Art of Negotiation Chapter 2
Basics Stage of Negotiation
2) Opening Session
– Identify all the issues
– Set priorities
– Develop support argument
Identify All The Issues
– The greater the number the better
– Intangible issues should be listed as well as tangibles like price and quantity
– Add throwaways, issues that have a little importance or no value to you but that may have value to the other party.
– Level 1: Essential items
– Level 2: Important items
– Level 3: Desirable items
– Level 4: Throwaways items
Issues that must be gained for a settlement, or else you will accept your BATNA, and not accept the agreement.
Items that you would like to gain but are willing to trade to achieve essential or other of these items.
Issues that have secondary value and could be exchanged for essential or important issues.
Items that you are perfectly willing to concede, that may have value only to the other party.
The game, sometimes played by negotiators, which does not center on the facts or information of the issues but instead focuses on how negotiators will deal with each other.
Opening Session Stage
– Ground Rules
– Framework for success
– Initial offers
– Who speaks for each party, is authorized to make an offer, and accept or reject offers by the other party?
– What form of agreement is acceptable?
– Where will the negotiators meet, and what will be the seating arrangement?
– When will meetings begin, and how long will session last?
– How will formal proposals be made and issues be presented?
Framework for Success
1) A deal that is better than the BATNA
2) Satisfy interests, not positions
3) Do not leave value on the table (gains that both sides could have received
4) Saving face is important for both parties
5) Insist on a clear and operational settlement
6) Strive for an efficient process (make specific offers on issues, and once an issue is resolved, don’t bring it up again
7) Consider the long-term relationship
– POTE (Partial, Open, Truthful, Exchange), the most commonly used style that includes the use of tactics such as posturing, bluffing, and the concealment of real interests
– FOTE (Full, Open, Truthful, Exchange) style
The dramatic presentation by one side of its view of the issues, facts, and feelings about the other side. It can play a positive role in negotiation because it allows parties to “blow off steam” and it provides a level of face-saving to parties who must present a strong position to others outside of the negotiation process
Elements and Techniques That Should be Anticipated
– Conflicting viewpoints
– Concealment of objectives
– Caucusing (private meeting with its own members)
– Saving face
– Single-issue negotiation
– Multiple-issue negotiation
– Resistance point: defined as the seller’s minimum price, and the buyer’s maximum price or BATNA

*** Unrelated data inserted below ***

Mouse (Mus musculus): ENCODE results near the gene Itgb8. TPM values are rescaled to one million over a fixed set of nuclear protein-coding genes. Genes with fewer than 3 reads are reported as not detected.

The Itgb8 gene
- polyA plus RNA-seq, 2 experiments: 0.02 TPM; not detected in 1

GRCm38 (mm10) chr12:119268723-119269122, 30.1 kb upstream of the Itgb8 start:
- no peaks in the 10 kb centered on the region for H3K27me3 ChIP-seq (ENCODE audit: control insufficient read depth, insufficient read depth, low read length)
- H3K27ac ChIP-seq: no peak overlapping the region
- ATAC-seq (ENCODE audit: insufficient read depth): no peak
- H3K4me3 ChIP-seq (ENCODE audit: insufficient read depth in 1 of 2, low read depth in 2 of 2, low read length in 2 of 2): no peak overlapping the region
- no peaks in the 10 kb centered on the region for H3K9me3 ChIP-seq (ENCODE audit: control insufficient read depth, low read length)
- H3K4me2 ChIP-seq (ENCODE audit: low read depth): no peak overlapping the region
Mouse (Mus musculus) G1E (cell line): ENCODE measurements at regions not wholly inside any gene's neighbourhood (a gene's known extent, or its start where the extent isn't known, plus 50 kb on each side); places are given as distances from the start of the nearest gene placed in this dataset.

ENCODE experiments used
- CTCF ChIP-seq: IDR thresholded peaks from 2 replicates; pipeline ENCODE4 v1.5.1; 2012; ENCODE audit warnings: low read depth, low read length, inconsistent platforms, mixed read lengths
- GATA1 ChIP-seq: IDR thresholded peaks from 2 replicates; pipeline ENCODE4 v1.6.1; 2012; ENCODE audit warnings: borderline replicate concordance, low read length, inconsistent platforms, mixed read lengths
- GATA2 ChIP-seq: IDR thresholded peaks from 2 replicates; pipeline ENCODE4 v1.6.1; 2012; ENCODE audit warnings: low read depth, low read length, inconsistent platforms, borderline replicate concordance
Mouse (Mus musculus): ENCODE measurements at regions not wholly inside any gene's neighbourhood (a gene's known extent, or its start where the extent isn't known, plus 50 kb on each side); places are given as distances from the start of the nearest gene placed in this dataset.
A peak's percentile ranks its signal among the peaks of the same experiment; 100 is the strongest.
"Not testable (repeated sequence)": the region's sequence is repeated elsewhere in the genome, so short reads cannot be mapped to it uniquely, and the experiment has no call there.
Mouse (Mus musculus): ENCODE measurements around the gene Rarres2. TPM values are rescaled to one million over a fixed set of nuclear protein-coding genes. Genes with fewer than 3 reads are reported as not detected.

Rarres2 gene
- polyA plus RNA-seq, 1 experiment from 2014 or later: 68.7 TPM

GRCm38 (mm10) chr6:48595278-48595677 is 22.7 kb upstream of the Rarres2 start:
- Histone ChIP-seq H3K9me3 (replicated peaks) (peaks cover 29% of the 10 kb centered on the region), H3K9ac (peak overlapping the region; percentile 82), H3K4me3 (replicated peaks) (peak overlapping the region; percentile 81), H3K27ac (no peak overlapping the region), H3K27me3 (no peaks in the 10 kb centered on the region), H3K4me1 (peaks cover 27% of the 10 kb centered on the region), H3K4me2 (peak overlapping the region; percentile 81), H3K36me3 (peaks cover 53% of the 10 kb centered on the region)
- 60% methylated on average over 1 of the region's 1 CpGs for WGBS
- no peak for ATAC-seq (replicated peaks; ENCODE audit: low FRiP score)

– Bracketing: the process of moving toward a middle point between the opening offers or brackets
– Distributive (win-lose) bargaining: both sides view their own goals as being in direct conflict with theses of the other side. The negotiators view each issue as a “fixed pie”.
– Integrative (win-win) approach: the parties do not assume they want to triumph over the other side at all costs, but instead seek a reasonable settlement of the issues
Common Tactics for Distributive Bargaining
1) Making extreme or even ridiculous opening offers (designed to cause the other side to question its own opening position)
2) Claiming limited authority
3) Making emotional outbursts (as part of the posturing strategy)
4) Offering few concessions (in return for concessions made by the other side)
5) Resisting deadlines (process move very slowly)
Traps to Avoid
– Lowball offer (no long-term relationship)
– Good guy / bad guy routine
– The whole pie versus single slices
– The nibble (it occurs when negotiators reach agreement on all of the major issues but then, as they prepare to close the deal, one side proposes a small concession on “one last” item, which they claim is needed to close the deal.
Integrative Bargaining in Multi-Issues Negotiation
1) They may have common positions on some issues (not all issues are win-lose)
2) They will probably need to use trade-offs and make concession to achieve their goals
3) They want to maintain a positive long-term relationship, and will compromise
– Third party intervention
– The closing
When negotiators fail to reach an agreement, and one party simply walks away from the deal and the process ends, or when both sides still desire a settlement but realize they have reached a stalemate. It occurs when both sides believe no gains can be achieved through the negotiation process they have been utilizing, and thus further bargaining sessions would be a waste of time but both sides do still prefer a settlement to walking away.
Causes of Impasses
1) Non-communcation of interests
2) Excessive emotional involvement
3) Failure of one party to understand the interests of the other party.
It is used when an impasse occurs, and when the negotiators want an alternative method of continuing to seek an agreement. It involves bringing an objective viewpoint to the discussion
Forms of Third-Party Intervention
1) Settlement facilitation (only one goal to reach an agreement between the parties)
2) Mediation (the third-party assists the parties in crafting a settlement agreement that the parties voluntary accept, non judgmental)
3) Arbitration (third-party empowered by the parties to make a written decision on all unresolved issues